The Office for National Statistics (ONS) has recently published a new piece of analysis which looks at the average ages at which people currently hit major milestones in life, such as having children. In the second of two blogs on this topic, David Kingman looks at how these are changing, and what this could mean… Read more »
The Office for National Statistics (ONS) has recently published a new piece of analysis which looks at the average ages at which people currently hit major milestones in life, such as having children. In the first of two blogs, David Kingman looks at how these are changing, and what this could mean for the Millennial… Read more »
Recent data released by the ONS demonstrate that the population of people aged 90 and over is still growing, although at a slower rate than observed in the previous year. IF Junior Researcher Melissa Bui explores what this means for younger generations
Recently-released data from the Office for National Statistics (ONS) show that the birth rate in England and Wales has fallen to the lowest level ever recorded. David Kingman explores what this could mean for the UK’s ageing population
“The society of long life”, when four generations are likely to be living together, is upon us. The Swiss professor of political science and publisher Jean-Pierre Fragnière (founder of the Institut universitaire âges et générations) suggests constructive approaches to the social and mental adjustments that will be needed to accommodate this
In the 2019 election in Australia, the welfare of future generations was the focus of a raft of policy proposals – and from an intergenerational point of view the wrong side won. This might mark a regrettable setback for intergenerational politics as a whole. Report by Danielle Wood (Budget Policy Program Director) and Owain Emslie… Read more »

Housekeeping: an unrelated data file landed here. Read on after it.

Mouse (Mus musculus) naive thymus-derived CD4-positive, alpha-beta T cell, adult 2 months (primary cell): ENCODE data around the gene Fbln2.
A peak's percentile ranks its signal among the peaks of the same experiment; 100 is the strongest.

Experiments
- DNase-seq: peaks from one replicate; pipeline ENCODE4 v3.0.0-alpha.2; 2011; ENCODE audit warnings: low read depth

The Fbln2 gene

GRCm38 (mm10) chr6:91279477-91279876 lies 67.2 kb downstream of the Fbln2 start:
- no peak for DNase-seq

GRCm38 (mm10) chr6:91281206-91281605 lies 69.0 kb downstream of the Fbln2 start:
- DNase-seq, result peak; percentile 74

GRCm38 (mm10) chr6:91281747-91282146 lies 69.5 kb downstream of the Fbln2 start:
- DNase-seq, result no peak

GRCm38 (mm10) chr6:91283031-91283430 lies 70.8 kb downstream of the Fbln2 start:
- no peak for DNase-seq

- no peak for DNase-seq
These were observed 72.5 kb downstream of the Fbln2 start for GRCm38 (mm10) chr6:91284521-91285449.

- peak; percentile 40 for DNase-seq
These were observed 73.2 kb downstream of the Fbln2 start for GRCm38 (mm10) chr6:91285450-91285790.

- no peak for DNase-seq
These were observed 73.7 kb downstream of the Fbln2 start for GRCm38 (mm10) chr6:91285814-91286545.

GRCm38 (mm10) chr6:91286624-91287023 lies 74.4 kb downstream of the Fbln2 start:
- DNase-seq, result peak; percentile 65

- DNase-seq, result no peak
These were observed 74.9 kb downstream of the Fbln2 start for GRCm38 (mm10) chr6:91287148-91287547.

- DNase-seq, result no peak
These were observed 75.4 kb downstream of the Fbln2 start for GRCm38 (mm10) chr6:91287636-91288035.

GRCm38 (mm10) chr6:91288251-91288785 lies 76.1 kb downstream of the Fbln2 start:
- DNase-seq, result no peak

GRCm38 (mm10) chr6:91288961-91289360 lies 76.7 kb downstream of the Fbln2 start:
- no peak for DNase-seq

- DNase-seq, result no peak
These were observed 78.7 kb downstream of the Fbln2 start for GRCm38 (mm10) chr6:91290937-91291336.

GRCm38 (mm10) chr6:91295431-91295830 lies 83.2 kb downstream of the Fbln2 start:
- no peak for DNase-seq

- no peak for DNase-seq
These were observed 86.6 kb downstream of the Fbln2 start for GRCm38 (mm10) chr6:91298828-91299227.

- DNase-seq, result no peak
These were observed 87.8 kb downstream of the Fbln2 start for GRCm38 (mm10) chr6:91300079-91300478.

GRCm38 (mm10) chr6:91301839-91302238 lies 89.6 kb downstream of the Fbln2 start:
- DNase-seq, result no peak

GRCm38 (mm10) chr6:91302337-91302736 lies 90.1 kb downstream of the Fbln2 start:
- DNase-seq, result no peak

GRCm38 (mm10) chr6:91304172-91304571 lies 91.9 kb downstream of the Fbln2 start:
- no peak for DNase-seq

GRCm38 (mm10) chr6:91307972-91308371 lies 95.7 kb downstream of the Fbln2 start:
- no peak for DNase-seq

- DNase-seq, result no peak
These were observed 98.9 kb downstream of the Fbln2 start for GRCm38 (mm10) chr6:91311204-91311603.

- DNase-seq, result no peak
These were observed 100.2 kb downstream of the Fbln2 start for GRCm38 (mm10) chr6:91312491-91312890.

The Bruno Visentini Foundation has looked at international intergenerational initiatives to propose ways to tackle the intergenerational problems of Italy, one of which is an “opportunity income” scheme. Luciano Monti, Scientific co-director of the Bruno Visentini Foundation, explains the background, and the proposal.
Martin Solly, professor at the Department of Culture, Politics and Society at the University of Turin, looks at the implications of Italy’s ageing and shrinking population, and the perceptions and prospects of the young.
China and Japan face unique intergenerational challenges – and represent divergent examples of a binary pattern that the rest of the ageing world might learn from. By Lauren A. Johnston*
Here’s some good news for the planet: the human population is set to peak and stabilise, not rising much above 9.7 billion, the total that it will reach around the year 2050, according to the latest UN figures. Danny Dorling, Halford Mackinder Professor of Geography at Oxford University, explains how this works, and why it… Read more »